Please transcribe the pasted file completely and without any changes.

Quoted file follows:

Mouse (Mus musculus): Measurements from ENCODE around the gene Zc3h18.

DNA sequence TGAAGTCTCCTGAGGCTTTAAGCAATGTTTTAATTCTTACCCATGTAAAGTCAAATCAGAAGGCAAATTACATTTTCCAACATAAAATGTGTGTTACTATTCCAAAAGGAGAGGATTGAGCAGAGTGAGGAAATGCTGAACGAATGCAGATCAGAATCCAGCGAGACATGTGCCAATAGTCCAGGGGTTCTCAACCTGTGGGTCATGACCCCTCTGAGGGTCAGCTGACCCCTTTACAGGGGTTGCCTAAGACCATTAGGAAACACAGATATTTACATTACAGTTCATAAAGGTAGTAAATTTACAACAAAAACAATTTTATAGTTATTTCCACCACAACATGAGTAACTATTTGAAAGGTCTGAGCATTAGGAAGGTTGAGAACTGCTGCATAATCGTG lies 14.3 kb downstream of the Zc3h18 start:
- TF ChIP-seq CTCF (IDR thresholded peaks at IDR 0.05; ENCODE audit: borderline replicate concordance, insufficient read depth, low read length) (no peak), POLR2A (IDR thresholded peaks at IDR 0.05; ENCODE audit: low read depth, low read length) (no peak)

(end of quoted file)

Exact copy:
Mouse (Mus musculus): Measurements from ENCODE around the gene Zc3h18.

DNA sequence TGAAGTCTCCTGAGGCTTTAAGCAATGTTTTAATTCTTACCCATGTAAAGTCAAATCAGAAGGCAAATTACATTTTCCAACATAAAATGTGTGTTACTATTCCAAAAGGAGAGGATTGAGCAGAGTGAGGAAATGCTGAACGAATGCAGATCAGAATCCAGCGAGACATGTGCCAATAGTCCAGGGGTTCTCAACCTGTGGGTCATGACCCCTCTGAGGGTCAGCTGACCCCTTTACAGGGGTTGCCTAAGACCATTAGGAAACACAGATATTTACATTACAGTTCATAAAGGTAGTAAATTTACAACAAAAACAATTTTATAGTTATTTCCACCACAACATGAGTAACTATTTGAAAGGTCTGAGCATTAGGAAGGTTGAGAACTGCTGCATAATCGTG lies 14.3 kb downstream of the Zc3h18 start:
- TF ChIP-seq CTCF (IDR thresholded peaks at IDR 0.05; ENCODE audit: borderline replicate concordance, insufficient read depth, low read length) (no peak), POLR2A (IDR thresholded peaks at IDR 0.05; ENCODE audit: low read depth, low read length) (no peak)